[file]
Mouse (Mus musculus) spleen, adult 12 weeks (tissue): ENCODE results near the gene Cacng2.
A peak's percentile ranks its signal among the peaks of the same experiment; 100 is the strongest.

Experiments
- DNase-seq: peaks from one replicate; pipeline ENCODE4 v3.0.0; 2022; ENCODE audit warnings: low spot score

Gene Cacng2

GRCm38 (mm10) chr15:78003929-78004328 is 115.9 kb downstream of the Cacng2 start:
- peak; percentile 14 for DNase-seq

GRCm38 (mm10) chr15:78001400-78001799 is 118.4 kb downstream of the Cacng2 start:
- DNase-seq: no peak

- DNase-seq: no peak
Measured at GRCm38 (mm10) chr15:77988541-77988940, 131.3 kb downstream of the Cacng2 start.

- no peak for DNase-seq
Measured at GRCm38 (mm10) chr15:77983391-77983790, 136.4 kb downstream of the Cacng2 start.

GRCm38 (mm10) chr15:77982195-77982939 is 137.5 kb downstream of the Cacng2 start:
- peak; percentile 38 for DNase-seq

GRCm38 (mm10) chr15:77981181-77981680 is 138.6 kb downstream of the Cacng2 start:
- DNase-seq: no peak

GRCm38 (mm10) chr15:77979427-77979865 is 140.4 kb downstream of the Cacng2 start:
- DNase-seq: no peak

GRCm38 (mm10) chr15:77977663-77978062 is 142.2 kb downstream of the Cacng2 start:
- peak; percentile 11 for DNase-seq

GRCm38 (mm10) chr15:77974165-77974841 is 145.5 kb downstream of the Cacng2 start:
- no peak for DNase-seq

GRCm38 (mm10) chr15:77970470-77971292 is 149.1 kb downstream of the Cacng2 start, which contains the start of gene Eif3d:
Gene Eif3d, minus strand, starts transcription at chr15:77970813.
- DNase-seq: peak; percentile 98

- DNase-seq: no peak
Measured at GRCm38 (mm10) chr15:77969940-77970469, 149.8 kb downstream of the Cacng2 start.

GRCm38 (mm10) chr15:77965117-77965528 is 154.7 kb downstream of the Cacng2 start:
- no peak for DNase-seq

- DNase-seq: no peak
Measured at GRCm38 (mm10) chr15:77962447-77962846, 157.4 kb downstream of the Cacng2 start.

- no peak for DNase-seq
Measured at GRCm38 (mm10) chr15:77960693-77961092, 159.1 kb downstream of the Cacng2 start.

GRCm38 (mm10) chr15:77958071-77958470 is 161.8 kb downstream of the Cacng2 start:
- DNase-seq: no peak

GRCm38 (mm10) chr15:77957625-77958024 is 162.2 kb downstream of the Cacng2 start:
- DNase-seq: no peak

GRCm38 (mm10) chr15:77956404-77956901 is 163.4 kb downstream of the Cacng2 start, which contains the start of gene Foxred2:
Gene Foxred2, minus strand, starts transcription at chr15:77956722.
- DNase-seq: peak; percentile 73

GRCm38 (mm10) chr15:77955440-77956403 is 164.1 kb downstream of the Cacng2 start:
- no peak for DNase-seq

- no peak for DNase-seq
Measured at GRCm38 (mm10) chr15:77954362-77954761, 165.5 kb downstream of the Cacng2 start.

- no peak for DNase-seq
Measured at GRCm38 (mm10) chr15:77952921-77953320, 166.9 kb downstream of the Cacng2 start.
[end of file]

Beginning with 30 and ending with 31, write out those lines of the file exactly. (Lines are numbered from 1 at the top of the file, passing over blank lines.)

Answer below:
- no peak for DNase-seq

- DNase-seq: no peak